Smartmoneybro Landlord Tip: How to Determine Monthly Rental Rates
The answer to this often discussed question depends on a number of variables, but the most important is "what are the current rental rates in my area, for rental property with the same amenities as mine?"
My advice: Don't be penny wise and pound foolish
There is nothing productive about having an empty rental. Remember, you are in this business to earn money and you do not make a profit if your property is empty. You have to be able to fill your rentals quickly and efficiently. When deciding on a rental rate do not get over zealous. The urgency will be to over price the rental. Over pricing your rental or pricing it at the very top of the market will add to the risk of that property remaining empty for longer. Some would argue that you get a better tenant by pricing your monthly rental rate at or above the market value, but I would argue that the $50 or $100 difference in your monthly rental price will not come close to guaranteeing you have a good tenant that will pay on time and take good care of your house. Also, you should have a well thought out screening process that handles the “screening tenants” portion of your business, and the thought of using a higher monthly rental rate to weed out bad tenants, makes my me cringe as an experienced landlord. Your focus when determining your monthly rental rates should be based on the market, and not an empty assumption that you may find a better tenant if you charge more. Some of my most reliable and conscientious tenants have been tenants that paid at or below the market value for their rent. Don't fall into the thought that the tenant that pays $600 per month is less responsible, less intelligent, or any more troublesome than the tenant that pays $750 per month. Determining your tenants ability to pay and maintain your property is a process in and of itself and should not be confused with or tied to whether or not you decide to charge an extra $50 or $100 per month. They are two mutually exclusive events for the purpose of this article. Now, if we were discussing the difference between paying $1500 per month and $500 per month, then there are statistics that would allow us to draw conclusions that there is a correlation between rent amount and quality of tenant. But in this case, we are talking a few hundred dollars at the most, and therefore the correlation is non existent regarding the crux of this article.
First, when determining your monthly rental rate, you must take the steps to find out what the market value is currently in the area of your rental. Take a good look at houses that share the same or similar amenities. You can easily spend a Saturday, during the mid-morning and early afternoon actually canvasing (driving) the neighborhood and contacting homes with FOR RENT signs in the yard. Go through Craigslist for empty rentals in the area, and other local publications that advertise rental properties. When you make these calls, you will be speaking to other landlords. Use that opportunity to pick their brains. Other landlords will assume you are a potential renter, but 3 questions into their talk with you, they will soon know you are a fellow landlord. Tell them you are a landlord and again, continue to pick their brain. You will learn a ton about the market and about your neighborhood. Many will gladly share information. Yes you are competing with other landlords in your area, but you can also take whatever opportunity you have to learn from them as well. After calling 5 or 6 of these, you will have a good sampling to determine the average rental price of rentals that match your unit.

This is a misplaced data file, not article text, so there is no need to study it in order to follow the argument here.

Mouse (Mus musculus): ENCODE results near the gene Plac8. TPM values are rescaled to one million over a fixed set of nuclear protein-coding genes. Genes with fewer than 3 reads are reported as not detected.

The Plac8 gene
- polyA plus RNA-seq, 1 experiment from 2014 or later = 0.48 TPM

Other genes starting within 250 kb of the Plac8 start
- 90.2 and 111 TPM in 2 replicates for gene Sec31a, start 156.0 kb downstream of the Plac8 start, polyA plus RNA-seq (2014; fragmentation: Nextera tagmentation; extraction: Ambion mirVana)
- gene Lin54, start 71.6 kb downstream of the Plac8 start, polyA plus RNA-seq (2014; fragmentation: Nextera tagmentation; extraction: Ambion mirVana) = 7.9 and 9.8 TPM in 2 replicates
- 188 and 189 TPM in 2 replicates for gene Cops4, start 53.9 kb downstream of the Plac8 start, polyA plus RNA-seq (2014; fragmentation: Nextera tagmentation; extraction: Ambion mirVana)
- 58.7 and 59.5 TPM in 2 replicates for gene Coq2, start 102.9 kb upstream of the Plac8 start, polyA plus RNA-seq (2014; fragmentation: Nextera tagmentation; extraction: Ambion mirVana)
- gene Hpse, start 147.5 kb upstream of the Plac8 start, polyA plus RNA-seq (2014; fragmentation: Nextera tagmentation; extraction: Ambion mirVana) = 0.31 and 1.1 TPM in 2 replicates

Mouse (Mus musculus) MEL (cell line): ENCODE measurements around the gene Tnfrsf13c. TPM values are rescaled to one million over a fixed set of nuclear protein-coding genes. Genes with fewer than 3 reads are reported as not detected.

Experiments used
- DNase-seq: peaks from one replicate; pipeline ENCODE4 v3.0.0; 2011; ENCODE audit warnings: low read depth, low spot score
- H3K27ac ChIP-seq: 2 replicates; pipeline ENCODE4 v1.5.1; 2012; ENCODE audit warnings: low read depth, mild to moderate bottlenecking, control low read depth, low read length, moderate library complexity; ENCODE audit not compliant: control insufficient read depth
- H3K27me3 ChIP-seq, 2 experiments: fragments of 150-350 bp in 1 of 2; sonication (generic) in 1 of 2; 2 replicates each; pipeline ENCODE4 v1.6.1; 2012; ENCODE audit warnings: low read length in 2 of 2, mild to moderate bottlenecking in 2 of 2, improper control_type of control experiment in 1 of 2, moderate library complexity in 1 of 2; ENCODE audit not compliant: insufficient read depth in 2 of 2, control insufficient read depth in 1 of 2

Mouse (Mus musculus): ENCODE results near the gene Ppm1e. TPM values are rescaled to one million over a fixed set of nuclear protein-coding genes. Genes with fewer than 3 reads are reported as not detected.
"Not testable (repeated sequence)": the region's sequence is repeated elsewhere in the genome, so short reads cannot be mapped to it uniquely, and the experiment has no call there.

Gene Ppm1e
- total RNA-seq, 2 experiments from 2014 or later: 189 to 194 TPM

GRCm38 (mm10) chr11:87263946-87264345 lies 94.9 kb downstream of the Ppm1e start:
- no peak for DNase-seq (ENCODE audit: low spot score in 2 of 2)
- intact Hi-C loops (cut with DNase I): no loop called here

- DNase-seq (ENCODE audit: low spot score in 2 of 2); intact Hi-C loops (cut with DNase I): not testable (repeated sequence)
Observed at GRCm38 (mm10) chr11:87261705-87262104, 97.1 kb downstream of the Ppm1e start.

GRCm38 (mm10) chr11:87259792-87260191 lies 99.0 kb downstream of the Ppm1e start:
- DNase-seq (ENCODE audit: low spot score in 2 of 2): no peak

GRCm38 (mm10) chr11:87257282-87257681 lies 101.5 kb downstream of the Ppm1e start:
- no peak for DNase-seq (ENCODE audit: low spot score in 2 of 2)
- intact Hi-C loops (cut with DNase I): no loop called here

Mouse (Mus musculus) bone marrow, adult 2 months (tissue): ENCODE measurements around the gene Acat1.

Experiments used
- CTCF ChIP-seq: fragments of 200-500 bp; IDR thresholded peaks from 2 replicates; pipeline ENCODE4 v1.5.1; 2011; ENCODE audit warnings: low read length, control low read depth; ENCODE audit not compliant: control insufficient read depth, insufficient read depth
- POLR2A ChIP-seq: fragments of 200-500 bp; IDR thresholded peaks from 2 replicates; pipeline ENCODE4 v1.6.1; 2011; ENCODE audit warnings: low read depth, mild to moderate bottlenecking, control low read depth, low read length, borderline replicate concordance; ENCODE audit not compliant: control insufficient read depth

My advice: PRICE YOUR RENTAL UNIT AT OR BELOW THE AVERAGE MARKET PRICE.
Here is a quick example to illustrate this very important point:
If you rent your property for $800 per month instead of $900 per month, you lose $1,200 ($100 x 12 months) per year. However, if your property stays empty for an additional 2 months because you overpriced it and advertised it at the very top of the market in the neighborhood, then you lost $1,800 ($900 x 2 months vacant). So in this quick example you could be losing $1,800 in an effort to gain $1,200. Not a smart landlord move. That few extra dollars that you could be trying to squeeze a potential tenant for could cause you to lose substantially more than you would have lost by simply lowering your monthly rental rate. This technique has always been one that has worked out well for me, so I suggest it to fellow landlords. Again, don't be penny wise but pound foolish. Think long term and look at the big picture. Five years of overpricing your empty rental could result in thousands of dollars lost.
BONUS TIP: One very important best practice is to always consider a vacancy rate when figuring profit or income. Whenever I look at yearly projections on returns, I always factor in a 10% vacancy rate. As a landlord, your unit will be empty at some point. Regardless of how stable, well entrenched, and reliable your tenant from Heaven is and has been, your property will be empty at some point and its always safe to conservatively assume that will be this year! An empty rental home is like loss profit, so it’s wise to be prepared for that and include a vacancy rate into any and all calculations.